Types of bonus payments

Contractual bonuses

This is where an employee’s right to a bonus is written into the terms of an employment contract, usually with a specific formula for calculating the value of the bonus, based on set criteria. Contractual bonuses are often linked to individual performance (eg sales targets achieved) or the performance of the company.

Contractual bonuses create the most straightforward situation for an employee. They offer a transparent way of determining bonus entitlements and place a contractual obligation on an employer to pay the bonus according to the terms agreed.

If an employer does not pay a bonus in line with the terms of an employment contact, an employee is likely to have a clear case to bring a claim in the employment tribunal or civil courts.  If as a result of not being paid, an employee finds that they can no longer remain employed and decide to resign, the employee may have a claim for constructive dismissal against their employer.

Discretionary bonuses

It is common practice for employers to pay bonuses on a discretionary basis. This means that, although there may be a formula for how bonuses are calculated based on criteria, such as individual sales performance, it is up to the employer to decide whether to pay a bonus and what level to set the bonus at.

However, where the right to a bonus is at the discretion of the employer, the employer has a duty to exercise that discretion in good faith, with the decision based on reasonable grounds.

If an employee believes their employer has not acted in good faith and/or lacks reasonable grounds for refusing to pay a discretionary bonus to which they believe they are entitled, they may have a claim.

Long Term Incentive Plans

Long term incentive plans can be used by employers to give employees stocks or shares in a business when certain conditions have been met eg completing a set period of employment or achieving agreed performance goals. This is usually dealt with through restricted stock units (RSUs).

RSUs are a way an employer can grant company shares to employees. The grant is ‘restricted’ because it is subject to a vesting schedule, which can be based on length of employment or on performance goals, and because it is governed by other limits on transfers or sales that the company can impose.

Unlike stock options, RSUs always have some value to you, even when the stock price drops below the price on the grant date.

On the termination of employment, RSUs stop vesting. The only exception occurs in certain situations when vesting may be allowed to continue or may even be accelerated (eg death, disability, retirement and depending on the plan and grant agreement).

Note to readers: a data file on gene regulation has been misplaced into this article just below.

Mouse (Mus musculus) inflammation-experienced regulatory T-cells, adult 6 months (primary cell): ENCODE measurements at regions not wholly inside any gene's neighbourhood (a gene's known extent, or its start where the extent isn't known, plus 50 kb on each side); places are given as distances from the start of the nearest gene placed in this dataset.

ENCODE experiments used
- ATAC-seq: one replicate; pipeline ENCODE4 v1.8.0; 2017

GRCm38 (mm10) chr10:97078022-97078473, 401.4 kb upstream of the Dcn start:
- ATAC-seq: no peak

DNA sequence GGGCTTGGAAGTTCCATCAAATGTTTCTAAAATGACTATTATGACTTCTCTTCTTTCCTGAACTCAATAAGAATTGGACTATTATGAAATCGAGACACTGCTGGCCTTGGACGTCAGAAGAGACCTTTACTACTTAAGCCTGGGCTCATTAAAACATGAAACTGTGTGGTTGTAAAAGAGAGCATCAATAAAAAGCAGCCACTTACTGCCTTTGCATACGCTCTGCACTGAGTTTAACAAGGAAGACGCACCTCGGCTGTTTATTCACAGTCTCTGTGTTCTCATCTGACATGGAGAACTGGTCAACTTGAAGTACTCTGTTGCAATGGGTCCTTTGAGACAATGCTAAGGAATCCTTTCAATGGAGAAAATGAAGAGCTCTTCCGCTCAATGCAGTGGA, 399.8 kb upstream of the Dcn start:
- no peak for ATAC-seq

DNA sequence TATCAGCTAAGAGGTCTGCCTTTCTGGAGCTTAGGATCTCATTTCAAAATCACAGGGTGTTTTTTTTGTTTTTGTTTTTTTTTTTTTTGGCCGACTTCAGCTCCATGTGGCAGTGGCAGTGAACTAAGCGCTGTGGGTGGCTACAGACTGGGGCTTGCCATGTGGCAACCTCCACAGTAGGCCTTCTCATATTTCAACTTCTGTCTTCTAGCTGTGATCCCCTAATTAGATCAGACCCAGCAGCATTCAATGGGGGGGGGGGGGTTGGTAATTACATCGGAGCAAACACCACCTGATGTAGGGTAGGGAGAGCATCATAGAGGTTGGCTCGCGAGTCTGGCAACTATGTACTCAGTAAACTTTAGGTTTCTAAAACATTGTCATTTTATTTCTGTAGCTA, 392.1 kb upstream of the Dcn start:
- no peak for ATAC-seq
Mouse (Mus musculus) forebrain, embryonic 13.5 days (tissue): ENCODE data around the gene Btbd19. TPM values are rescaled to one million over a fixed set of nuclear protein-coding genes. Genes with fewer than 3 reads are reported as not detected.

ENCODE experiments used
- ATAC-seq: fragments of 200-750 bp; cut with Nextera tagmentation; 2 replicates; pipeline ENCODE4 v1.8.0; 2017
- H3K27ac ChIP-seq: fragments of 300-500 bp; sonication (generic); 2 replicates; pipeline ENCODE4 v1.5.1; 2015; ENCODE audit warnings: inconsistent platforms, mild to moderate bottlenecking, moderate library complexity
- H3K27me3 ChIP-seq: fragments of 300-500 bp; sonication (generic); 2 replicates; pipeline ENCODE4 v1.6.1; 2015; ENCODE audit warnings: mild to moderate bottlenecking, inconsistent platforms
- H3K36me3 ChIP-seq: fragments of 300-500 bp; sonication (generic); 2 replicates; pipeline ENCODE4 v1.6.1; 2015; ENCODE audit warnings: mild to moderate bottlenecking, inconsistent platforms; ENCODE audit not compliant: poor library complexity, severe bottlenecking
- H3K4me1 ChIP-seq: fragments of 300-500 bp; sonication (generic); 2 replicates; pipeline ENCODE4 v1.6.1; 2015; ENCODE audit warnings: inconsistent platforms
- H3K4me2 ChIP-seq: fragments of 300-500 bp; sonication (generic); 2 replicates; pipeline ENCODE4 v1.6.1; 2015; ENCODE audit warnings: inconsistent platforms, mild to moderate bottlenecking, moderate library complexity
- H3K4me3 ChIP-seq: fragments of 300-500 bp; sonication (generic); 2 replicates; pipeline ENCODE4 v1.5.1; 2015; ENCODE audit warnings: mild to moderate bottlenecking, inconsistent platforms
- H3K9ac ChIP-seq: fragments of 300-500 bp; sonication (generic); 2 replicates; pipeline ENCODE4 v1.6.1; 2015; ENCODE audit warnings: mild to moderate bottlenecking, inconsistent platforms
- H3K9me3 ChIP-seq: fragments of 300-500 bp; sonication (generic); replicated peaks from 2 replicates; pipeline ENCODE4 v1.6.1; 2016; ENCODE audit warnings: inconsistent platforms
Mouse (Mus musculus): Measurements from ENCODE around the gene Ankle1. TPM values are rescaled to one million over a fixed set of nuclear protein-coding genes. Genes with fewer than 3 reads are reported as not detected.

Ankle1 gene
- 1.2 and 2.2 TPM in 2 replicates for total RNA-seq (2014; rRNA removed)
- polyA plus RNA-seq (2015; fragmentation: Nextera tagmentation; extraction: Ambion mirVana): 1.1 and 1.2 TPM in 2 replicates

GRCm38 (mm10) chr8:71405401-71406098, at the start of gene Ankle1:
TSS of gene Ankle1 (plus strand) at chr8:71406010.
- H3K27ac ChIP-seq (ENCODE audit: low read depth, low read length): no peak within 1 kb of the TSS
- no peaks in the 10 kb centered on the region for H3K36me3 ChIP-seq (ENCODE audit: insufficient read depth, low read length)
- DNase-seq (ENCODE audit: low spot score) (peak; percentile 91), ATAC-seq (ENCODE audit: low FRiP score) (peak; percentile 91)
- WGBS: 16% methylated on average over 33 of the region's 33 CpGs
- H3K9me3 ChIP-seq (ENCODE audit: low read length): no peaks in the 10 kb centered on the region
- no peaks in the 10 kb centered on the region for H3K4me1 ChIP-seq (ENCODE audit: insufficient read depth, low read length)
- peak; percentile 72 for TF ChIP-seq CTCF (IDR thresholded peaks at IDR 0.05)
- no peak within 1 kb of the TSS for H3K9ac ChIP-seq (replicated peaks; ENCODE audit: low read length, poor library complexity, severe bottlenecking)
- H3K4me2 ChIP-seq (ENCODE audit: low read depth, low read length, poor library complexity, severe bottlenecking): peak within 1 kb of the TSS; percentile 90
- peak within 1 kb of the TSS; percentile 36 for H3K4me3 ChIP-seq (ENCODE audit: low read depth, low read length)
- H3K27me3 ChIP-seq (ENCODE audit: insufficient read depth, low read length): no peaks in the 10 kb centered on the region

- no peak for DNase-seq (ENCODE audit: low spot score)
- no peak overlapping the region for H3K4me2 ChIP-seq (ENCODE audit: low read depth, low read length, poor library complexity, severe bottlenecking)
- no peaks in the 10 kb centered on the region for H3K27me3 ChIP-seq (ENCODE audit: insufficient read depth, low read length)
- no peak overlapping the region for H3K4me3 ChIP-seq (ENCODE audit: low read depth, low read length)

Failure by an employer to issue stocks or shares as agreed under the terms of a long-term incentive plan can be grounds for a claim. 

Maternity equality clauses

Where an employee has a contractual entitlement to a bonus, they have the right to be paid a bonus for any year in which they have taken statutory maternity leave. However, an employer will only be required to pay a bonus for the part of the relevant year where an employee was:

  • at work (before and/or after the statutory maternity leave)
  • on the standard 2 weeks of compulsory maternity leave

Where a bonus scheme is discretionary, an employer must act in good faith with regards to deciding the entitlement to any bonus for a bonus period where an employee was on maternity leave.

Common questions about bonus disputes

Can an employer change your bonus scheme?

If a bonus scheme forms part of a contact of employment, an employer will need an employee’s permission before making changes to the scheme. Should an employer attempt to change the terms of the scheme without an employee’s agreement, this could be grounds for a claim of constructive dismissal if an employee feels that they can no longer remain in their job as a result.

Can an employer withhold your bonus if they dismiss you?

This will depend on the circumstances. If the bonus scheme is contractual and an employee is dismissed for gross misconduct, an employer may be under no obligation to pay an employee any outstanding bonus. This is because the employee will be seen to be in breach of their contract of employment.  This may not be the case if an employee is dismissed with notice e.g. due to redundancy.

However, if an employee believes the dismissal was unfair, any bonus payments they have been denied could form part of a potential claim for loss of earnings as part of an unfair dismissal employment tribunal claim

Can an employer withhold a bonus if an employee resigns?

This will depend on the terms of the employment contract. If the contract states that an employee must be employed on the agreed bonus payment date, resigning before this date could mean that the employee loses the entitlement to a bonus for the relevant period. 

The material contained in this web page is provided for general purposes only and does not constitute legal or other professional advice. Appropriate legal advice should be sought for specific circumstances and before action is taken.

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